Donald Trump Is in the Heart of German Anarchist Country

The famously protest-averse president will be attending the G-20 summit in a city known for its squatters and May Day riots. It could get ugly.


This Friday and Saturday, world leaders will assemble at the Hamburg Messe und Congress, a convention center in the heart of the St. Pauli neighborhood of Germany’s second-largest city.

Just down the road — a 10-minute walk away — stands the Rote Flora, a theater-turned-squat house that is now the spiritual heart of Hamburg’s anti-capitalist left. The building was constructed in 1888 and has been, at various times, a theater, a concert venue, a cinema, and a department store. But in 1987, plans to convert the building again, this time into a theater for crowd-pleasing musicals, met with widespread protest from an alliance of residents and radicals. They took over the empty building, squatting in it in protest, and there they remain to this day. The building has seen police raids, street battles, and infiltration by government spies in the city’s efforts to take it back in the decades since. The last major standoff saw more than 7,000 people protest a fresh eviction attempt in 2013 under the slogan “The City Belongs to Everyone!” Riots ensued, and, in response, the Hamburg Senate declared the St. Pauli and Sternschanze neighborhoods “danger zones” and implemented a policy of stop and frisk and curfews. In one incident, police confiscated a toilet brush from a local resident; it soon became a satirical symbol of defiance.

When Donald Trump goes to Hamburg this week, the famously protest-averse president will be attending a forum — the G-20 — that regularly brings out mass demonstrations by anti-capitalist and anarchist groups, regardless of whom the U.S. president is at the time. He will be attending having recently pulled the United States out of the Paris climate agreement and will be joined by Turkish President Recep Tayyip Erdogan, a particularly hated foe of the German left — two more ingredients that also would likely bring out large-scale protests, regardless of the choice of host city.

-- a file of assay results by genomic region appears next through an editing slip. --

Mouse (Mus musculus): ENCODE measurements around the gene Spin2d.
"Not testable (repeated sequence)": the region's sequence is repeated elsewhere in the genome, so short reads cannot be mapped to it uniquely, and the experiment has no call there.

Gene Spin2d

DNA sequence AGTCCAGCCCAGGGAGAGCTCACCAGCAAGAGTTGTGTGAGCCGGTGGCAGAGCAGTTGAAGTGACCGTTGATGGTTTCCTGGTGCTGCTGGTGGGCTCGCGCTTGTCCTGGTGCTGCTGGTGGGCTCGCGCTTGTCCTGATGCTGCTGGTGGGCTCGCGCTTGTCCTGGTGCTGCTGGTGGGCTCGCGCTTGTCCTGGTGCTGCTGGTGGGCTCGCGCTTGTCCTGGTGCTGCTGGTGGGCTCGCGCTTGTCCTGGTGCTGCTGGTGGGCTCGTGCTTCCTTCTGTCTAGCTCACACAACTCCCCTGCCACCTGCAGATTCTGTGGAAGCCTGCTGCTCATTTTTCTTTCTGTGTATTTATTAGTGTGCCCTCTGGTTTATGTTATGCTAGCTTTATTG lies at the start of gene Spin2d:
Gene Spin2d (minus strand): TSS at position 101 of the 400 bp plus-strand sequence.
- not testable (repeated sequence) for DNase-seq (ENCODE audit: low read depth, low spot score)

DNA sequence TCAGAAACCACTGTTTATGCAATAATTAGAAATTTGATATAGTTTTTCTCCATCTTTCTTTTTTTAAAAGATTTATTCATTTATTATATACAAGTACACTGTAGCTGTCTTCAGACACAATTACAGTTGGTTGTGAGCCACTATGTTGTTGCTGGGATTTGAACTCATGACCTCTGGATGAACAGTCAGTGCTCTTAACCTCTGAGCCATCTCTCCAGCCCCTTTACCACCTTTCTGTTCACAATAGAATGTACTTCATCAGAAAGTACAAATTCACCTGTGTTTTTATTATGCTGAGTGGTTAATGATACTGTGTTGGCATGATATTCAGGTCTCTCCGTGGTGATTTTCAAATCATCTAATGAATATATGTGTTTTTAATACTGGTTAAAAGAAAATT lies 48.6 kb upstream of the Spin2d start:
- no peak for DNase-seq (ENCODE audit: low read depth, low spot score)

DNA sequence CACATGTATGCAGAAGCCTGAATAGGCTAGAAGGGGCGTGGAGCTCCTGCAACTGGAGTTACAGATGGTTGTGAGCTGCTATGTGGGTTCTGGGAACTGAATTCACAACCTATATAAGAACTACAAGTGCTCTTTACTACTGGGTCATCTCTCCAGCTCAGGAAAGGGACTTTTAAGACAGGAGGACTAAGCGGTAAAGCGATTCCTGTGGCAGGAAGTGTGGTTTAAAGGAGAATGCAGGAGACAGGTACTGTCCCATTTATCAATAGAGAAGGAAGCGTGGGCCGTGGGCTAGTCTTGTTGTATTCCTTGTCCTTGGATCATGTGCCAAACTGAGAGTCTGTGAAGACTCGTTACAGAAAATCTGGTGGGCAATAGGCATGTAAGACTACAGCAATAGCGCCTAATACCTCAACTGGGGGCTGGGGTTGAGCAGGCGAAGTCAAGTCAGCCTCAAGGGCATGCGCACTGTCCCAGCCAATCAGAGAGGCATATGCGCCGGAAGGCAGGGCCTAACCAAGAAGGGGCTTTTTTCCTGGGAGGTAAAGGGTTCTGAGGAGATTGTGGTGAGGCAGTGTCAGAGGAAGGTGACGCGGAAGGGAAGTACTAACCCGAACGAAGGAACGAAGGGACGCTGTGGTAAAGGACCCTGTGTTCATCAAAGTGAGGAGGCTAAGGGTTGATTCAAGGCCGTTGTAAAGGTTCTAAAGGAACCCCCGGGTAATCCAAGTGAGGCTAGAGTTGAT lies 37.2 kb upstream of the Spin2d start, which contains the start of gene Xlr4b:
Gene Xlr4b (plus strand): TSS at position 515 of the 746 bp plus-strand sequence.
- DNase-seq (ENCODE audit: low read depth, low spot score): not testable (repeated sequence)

But this year’s summit is explosive for one other reason: Hamburg itself — a city with a noted history of fierce leftist dissent.

“The government’s decision to bring the G-20 into the center of Hamburg is risky,” said Sven Brux, the head of organization and security for Hamburg’s famed football club, FC St. Pauli, the beloved team of punks and leftists. “Some people on the left are reading it as a declaration of war.” The team’s home venue, Millerntor Stadium, sits less than a mile south of the convention center; there, the football club plans to host an “Anti-G-20” amateur tournament and an “alternative media center” during the period the forum is in town.

In several speeches over the course of the last year, German Chancellor Angela Merkel, who was born in Hamburg, emphasized the city’s role as the “gateway to the world,” due to its gigantic harbor. She called it a “beacon of free trade” and proudly mentioned Hamburg’s new architectural marvel, the Elbphilharmonie concert hall, which sits on the Elbe River and which, along with the Messe, will serve as one of the venues for the summit. And it’s true that Hamburg, Germany’s media hub and largest port (and the third largest in Europe), was likely chosen for logistical reasons: Like any major city, it has a large convention center and sufficient transportation infrastructure and lodging. What Merkel left out — unsurprisingly — was Hamburg’s long activist history, which continues to inform the city’s political and social terrain.

By the 19th century, the sheer number of people working in and around Hamburg’s port had made it a focal point for union organizing and leftist politics. In October 1923, Hamburg was the site of an attempted communist revolution inspired by events in Russia. Workers and members of Germany’s Communist Party, led by famed politician Ernst Thälmann, took up arms and stormed two dozen police precincts. Hamburg was supposed to be the starting point for a revolution that would eventually go Germany-wide — but the insurrection failed. By the time the so-called “Hamburg Uprising” was over, at least 100 people had died. Thälmann remains a controversial character to this day, celebrated by some as a model anti-fascist and denounced by others as an anti-democrat.